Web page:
- The Washington Times - Saturday, March 22, 2003

KUWAIT CITY, March 22 (UPI) — Thirteen U.S. servicemen from the Army's 101st Airborne Division were injured, several of them seriously, in a grenade and gunfire attack in the tents of Camp Pennsylvania in Kuwait Saturday, Joint Command officials confirmed.

A U.S. military spokeswoman said the 13 wounded soldiers were taken to a field hospital for treatment after the 1:30 a.m. attack by "an unknown assailant or assailants."

A U.S. soldier was taken into custody, a reporter embedded with the 101st, Charles Clover of the Financial Times, told CNN. He said he could not say whether the soldier was suspected of taking part or somehow facilitating the attack. The military spokeswoman said she could only say the attack was under investigation.

One civilian witness on the scene told United Press International that two grenades were thrown into two tents after which there was small arms fire in what were believed to be the staff quarters of one of the brigades in the division. At least four soldiers were seriously injured.

There was no immediate confirmation that this was a terrorist attack on the closely guarded camp, some 15 miles outside Kuwait City where most Kuwaitis strongly support the war against Iraq after the brutal invasion of their country in 1991. But there have been previous spasmodic attacks on U.S. servicemen in Kuwait, including sniper fire.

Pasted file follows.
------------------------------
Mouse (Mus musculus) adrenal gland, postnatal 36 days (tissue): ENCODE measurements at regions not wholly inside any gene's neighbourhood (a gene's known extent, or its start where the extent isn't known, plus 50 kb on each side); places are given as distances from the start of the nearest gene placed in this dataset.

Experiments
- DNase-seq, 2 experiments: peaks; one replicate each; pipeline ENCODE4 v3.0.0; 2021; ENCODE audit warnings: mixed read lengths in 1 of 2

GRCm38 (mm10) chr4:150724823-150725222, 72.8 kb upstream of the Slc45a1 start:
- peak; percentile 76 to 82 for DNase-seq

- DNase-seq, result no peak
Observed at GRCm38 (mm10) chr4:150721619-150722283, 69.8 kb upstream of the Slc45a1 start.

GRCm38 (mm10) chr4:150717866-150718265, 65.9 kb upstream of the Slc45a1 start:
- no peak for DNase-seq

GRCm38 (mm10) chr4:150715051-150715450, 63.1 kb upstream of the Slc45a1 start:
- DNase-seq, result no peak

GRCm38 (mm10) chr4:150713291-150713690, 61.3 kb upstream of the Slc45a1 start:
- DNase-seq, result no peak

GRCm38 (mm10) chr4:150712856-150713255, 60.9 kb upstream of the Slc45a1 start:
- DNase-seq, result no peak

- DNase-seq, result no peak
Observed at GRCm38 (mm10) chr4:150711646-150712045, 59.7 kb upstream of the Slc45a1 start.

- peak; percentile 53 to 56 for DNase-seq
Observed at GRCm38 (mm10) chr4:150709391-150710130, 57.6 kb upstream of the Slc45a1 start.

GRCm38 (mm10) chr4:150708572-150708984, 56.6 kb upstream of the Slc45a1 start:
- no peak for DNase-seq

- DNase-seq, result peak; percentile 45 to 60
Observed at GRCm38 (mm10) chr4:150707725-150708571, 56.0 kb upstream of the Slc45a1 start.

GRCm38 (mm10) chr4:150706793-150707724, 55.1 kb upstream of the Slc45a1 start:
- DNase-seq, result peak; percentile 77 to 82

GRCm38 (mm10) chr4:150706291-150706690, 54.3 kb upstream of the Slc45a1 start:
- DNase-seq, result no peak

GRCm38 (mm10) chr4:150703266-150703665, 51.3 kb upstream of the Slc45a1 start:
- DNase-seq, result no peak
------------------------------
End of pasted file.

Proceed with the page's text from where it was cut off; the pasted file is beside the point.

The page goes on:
The 101st Airborne is one of the few combat units that still has many troops in Kuwait. The 3rd Infantry Division, the U.S. Marines and the British troops are all deep inside Iraq, having packed their tents and left Kuwait earlier in the week. The vast tented encampments, called Camp Pennsylvania and Camp New Jersey, are increasingly empty, which may have affected the security precautions.

The Joint Command has standing orders for stiff security measures in the camps and training grounds of the 240,000 coalition troops, including naval patrols against suicide boat attacks like the one which damaged the USS Cole in Aden Harbor, Yemen, in October 2001.

(With reporting from Martin Walker in Kuwait City).

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